The easiest way to capture UTM Parameters in Gravity Forms

Learn how to capture UTM parameters and other lead attribution information in Gravity Forms so you know what's generating your leads, customers & revenue.

Gravity Forms

The key to growing any business is identifying what marketing channels, content & campaigns are generating leads & customers at a positive ROI, and then doubling down on those initiatives.

But if you can't measure exactly the amount of leads, customers & revenue being generated by your marketing efforts, how do you know which ones are working and which ones aren't?

The key to success is making sure you're tracking the source of every lead & opportunity in your CRM. That way, you can easily run reports that show which campaigns, content & channels are working.

In this article, we'll show you how to capture UTM parameters in Gravity Forms and send them to your CRM & other tools so you can get the kind of reporting you need.

4 steps for capturing UTM parameters in Gravity Forms

Using Attributer to capture UTM parameters in Gravity Forms is easy. Here's how to do it in 4 easy steps:

1. Add UTM variables to your ads

Dropbpox UTMs

The first thing you need to do to start tracking UTM parameters in your CRM is to add them to your ads and campaigns. This allows Attributer to determine exactly where your website visitors are coming from, and in turn, pass them through to your CRM for reporting on.

You should add UTM parameters to any ads or campaigns you are running. This could be on social media platforms like Facebook, LinkedIn, Instagram, and Twitter, or on search engines like Google and Bing. It's even a good idea to use them on bespoke campaigns as well, such as advertisements you may have in trade publications, email campaigns, etc.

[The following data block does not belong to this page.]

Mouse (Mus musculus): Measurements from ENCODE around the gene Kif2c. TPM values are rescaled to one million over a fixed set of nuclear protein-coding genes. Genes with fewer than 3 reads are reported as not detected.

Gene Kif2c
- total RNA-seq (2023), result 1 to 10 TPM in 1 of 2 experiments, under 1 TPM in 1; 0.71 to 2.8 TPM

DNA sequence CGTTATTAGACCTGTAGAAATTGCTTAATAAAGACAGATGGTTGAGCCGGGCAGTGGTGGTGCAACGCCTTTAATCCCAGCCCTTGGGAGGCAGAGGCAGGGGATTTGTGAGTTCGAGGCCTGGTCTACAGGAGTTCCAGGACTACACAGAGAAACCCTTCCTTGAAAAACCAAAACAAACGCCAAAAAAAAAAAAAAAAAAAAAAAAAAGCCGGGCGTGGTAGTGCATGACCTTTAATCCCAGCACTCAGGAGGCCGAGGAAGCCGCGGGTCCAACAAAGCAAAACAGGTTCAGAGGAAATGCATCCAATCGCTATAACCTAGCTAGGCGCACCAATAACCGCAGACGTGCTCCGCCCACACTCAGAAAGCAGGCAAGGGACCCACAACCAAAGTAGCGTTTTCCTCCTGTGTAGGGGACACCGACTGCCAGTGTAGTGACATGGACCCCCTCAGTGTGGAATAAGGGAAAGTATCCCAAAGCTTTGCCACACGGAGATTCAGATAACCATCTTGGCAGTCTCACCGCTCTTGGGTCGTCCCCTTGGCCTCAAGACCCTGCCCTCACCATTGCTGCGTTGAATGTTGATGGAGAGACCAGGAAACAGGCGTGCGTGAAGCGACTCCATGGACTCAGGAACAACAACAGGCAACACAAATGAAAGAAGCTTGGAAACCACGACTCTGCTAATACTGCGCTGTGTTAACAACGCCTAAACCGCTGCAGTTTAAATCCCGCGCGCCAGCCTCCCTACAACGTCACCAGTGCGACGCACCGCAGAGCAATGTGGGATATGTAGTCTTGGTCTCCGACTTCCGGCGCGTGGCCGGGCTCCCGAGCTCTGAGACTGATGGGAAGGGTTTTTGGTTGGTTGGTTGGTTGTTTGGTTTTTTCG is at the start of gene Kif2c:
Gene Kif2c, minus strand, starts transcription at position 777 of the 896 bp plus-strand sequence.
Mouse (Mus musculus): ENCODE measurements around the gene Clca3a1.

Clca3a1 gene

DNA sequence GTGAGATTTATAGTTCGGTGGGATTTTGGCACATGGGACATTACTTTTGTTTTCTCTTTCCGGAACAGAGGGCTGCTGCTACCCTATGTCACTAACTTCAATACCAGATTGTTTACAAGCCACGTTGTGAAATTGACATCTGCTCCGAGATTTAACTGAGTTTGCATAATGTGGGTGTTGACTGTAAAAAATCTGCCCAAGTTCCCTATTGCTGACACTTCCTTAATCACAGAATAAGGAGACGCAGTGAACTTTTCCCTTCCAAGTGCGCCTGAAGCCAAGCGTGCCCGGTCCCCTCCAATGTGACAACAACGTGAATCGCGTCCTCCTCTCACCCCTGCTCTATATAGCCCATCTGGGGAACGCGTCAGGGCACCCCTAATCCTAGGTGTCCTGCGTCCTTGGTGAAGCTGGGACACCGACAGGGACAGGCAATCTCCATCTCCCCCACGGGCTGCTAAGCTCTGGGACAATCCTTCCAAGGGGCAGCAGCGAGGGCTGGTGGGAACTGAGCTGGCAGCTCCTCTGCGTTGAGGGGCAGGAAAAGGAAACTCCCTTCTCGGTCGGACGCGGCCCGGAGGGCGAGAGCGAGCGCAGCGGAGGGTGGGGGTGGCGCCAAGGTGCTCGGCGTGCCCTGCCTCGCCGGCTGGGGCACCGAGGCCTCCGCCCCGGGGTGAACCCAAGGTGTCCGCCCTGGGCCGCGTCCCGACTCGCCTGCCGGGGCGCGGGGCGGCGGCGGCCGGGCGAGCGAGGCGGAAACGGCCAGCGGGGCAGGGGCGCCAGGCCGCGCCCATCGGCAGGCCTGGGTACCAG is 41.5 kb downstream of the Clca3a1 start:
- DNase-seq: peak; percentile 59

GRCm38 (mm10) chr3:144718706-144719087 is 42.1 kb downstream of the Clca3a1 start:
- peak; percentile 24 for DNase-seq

2. Add hidden fields to your forms

Add Hidden fields

The second step involves integrating hidden fields in your lead capture forms (I.e. the forms you use to collect information from site visitors). These fields are not visible to end-users but still exist on the form, meaning tools like Attributer can interact with them without visitors seeing them.

Adding Hidden Fields to Gravity Forms is super easy. You can simpyl drag and drop in the 'Hidden Field' field type (an option alongside all the other field types, such as single line text fields, dropdown fields, etc) or you can make an existing field hidden by selecting the 'Hidden' tickbox in the field's properties.

Here the hidden fields you need to add to your forms:

  • Channel
  • Channel Drilldown 1
  • Channel Drilldown 2
  • Channel Drilldown 3
  • Landing Page
  • Landing Page Group

3. Attributer automatically completes the hidden fields with UTM data

Populate hidden fields

Remember what we said about Attributer being able to see your hidden fields?

What Attributer does is complete the hidden fields with the UTM parameters you put behind your ads in Step 1.